Mostly when I have a good chunk of time, like a few months, to direct most of my energy towards art making. That's when I actually feel as if the work is evolving. I am able to experiment with new ideas and techniques more freely when I know I have a large expanse of time to focus mainly on art. If I'm just making work in the evenings or the occasional weekend, I'll tend to stick with formulas that I already know work for me, using this time to build up a body of work.
Describe a day in the life of you, the artist:
Depends on the season. In the spring/summer/fall, most of my time is spent doing the outdoor physical work of a gardener for clients. Come winter, I like to slow down and spend more time in my studio. Wake up, drink coffee, start working, hopefully it's Wednesday and the classic country show is on WKZE. I love working in the morning. Usually by 3 pm, I'm done with art making and turn my attention to cooking, movie-watching, reading, and socializing.

How important is the company of other artists and creative individuals to your well being and creative output.
Extremely important, especially as a young relatively unknown arttist. Being around other artists facing the same struggles, being able to encourage and support each others creative endeavors, and having a community to discuss art with is essential.

Do you dislike/disdain the works of other artists?
Sure. I probably dislike way more work than I like. Or rather, I am indifferent about the majority of work I see. Pickiness pervades all areas of my life.

Do you display your works? If so, where have you displayed.
Most recently, in fall of 2008, at The Artist's Palate, a restaurant in Poughkeepsie, NY.

Do you have any words of wisdom for artists trying to "break out" and begin to learn the business of art.
Try to stay connected with peers and professors from school. Attend art events when you can. Talk about your art with whoever will listen. Keep making things even when you get discouraged.

I'm actually terrible at all of these things, but I know they are what I need to be doing more of.

Do you find that the practical aspects of selling,promoting and marketing yourself as an artist detracts from your creative process.
Not really. It does keep me busy though.

What is the goal of art!
To think and see in different and meaningful new ways.

What are your goals as an artist?
To tap into a world of beauty that feels timeless and true.
To tap into the world of emotions through visual expression.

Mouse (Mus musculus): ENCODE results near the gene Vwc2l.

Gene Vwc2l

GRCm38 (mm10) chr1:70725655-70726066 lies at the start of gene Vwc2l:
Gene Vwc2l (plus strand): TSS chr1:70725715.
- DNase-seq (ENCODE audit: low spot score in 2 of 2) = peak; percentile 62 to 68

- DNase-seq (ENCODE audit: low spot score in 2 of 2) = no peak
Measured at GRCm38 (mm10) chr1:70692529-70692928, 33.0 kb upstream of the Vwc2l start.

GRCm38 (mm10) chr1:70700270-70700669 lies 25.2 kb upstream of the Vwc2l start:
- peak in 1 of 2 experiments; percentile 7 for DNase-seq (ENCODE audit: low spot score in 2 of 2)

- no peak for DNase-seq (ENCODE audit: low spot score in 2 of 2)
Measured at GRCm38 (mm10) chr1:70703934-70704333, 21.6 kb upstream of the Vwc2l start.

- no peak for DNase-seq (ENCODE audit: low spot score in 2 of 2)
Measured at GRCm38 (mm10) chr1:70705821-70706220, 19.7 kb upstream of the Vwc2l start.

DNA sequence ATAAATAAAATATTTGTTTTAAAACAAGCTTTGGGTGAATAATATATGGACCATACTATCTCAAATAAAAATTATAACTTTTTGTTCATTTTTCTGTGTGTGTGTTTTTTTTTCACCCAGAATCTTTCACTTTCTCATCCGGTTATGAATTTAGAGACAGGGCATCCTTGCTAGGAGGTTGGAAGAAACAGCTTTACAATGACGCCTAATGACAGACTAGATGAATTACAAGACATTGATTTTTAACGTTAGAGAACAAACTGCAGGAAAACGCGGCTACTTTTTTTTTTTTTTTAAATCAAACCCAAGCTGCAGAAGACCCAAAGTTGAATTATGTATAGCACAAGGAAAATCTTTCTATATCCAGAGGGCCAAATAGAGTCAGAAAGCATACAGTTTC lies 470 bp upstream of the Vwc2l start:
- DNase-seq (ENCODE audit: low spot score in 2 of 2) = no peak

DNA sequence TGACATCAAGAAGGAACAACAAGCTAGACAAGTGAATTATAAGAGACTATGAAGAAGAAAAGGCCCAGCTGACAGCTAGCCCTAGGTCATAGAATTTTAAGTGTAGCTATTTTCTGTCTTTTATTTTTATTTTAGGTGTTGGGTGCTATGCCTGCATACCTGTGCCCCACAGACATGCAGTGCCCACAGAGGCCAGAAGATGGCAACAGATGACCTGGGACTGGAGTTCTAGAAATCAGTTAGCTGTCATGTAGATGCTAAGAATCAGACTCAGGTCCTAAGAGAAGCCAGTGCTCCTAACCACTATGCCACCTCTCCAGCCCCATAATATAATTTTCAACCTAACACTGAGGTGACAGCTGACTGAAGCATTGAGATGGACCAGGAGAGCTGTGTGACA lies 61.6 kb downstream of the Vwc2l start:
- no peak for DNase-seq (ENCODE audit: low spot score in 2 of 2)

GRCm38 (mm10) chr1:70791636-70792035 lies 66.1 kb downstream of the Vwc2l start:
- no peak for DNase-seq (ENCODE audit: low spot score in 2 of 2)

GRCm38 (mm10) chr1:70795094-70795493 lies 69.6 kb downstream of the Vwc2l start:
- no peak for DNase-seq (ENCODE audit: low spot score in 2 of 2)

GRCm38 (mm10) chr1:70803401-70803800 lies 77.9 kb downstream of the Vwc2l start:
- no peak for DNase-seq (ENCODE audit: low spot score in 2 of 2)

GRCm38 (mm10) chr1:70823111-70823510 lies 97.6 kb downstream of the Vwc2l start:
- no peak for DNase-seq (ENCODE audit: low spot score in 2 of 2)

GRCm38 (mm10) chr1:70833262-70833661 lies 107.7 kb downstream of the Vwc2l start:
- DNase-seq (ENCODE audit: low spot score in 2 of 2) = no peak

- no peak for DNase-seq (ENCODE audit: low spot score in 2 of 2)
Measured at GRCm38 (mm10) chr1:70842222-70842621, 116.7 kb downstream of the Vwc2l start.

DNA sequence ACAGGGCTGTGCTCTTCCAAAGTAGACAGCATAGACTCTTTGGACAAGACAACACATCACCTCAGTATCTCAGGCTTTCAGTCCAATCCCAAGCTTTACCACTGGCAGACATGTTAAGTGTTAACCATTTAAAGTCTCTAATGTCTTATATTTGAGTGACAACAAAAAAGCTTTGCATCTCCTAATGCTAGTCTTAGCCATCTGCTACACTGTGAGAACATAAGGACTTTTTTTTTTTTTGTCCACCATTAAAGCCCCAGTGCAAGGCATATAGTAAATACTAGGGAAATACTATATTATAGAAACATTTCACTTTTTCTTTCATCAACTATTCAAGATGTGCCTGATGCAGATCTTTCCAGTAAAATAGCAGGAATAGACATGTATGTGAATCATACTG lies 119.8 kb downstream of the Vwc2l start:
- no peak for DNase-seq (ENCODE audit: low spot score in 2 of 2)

We are more than what we make, what other activities do you enjoy?
Reading fiction, a very yin activity, is hands down my favorite activity but can get boring if not mixed in with more yang activities like skiing, hiking, dancing, socializing. Gardening, cooking, listening to music are all quite, reflective activities I enjoy and then there is the occasional wild night on the town.

What do you do to get over the visual equivalent of "writers block ?
Start making something repetitive, like braiding fabric or drawing squares, just to get my hands moving. Sort of like a meditation, it allows space to open up for new ideas.

In 20 years, what are your aspirations, what would you like to achieve ?
I'd like to feel settled into a geographical location I am inspired by. I want the time and financial freedom to make artwork that people want to own. Small house, big studio, live lightly on the land, do creative work daily. Be represented by a respected gallery.

Have you done any commercial, public or commissioned work ?

I've had one private commission for a drawing.

If so, how do you feel about your vision being directed by third parties ?

Feels a bit too much like "work."

Do you have any opportunities to offer other artists
(collaborations, gallery space, friendship etc.) ?

Friendship aplenty, and garden design services for trade.

Favorite writer, favorite song, favorite inspiration ?

Gretel Ehrlich, Only Love Can Break Your Heart-Neil Young, the open road.

What is the most beautiful thing in the world?

The prairie.

What is beauty?

Your senses falling in love.

How has the internet changed your promotional activities. ?
I am in the process of getting a website together, which is the only internet promo I have done thus far. Sometimes I post photos of openings on Flickr.

Do you have any favorite resources you would like to share?

I often look for artist opportunities on the NYFA website.

Where can one view your work online?

Tell the truth, do artists make better lovers?
Of course.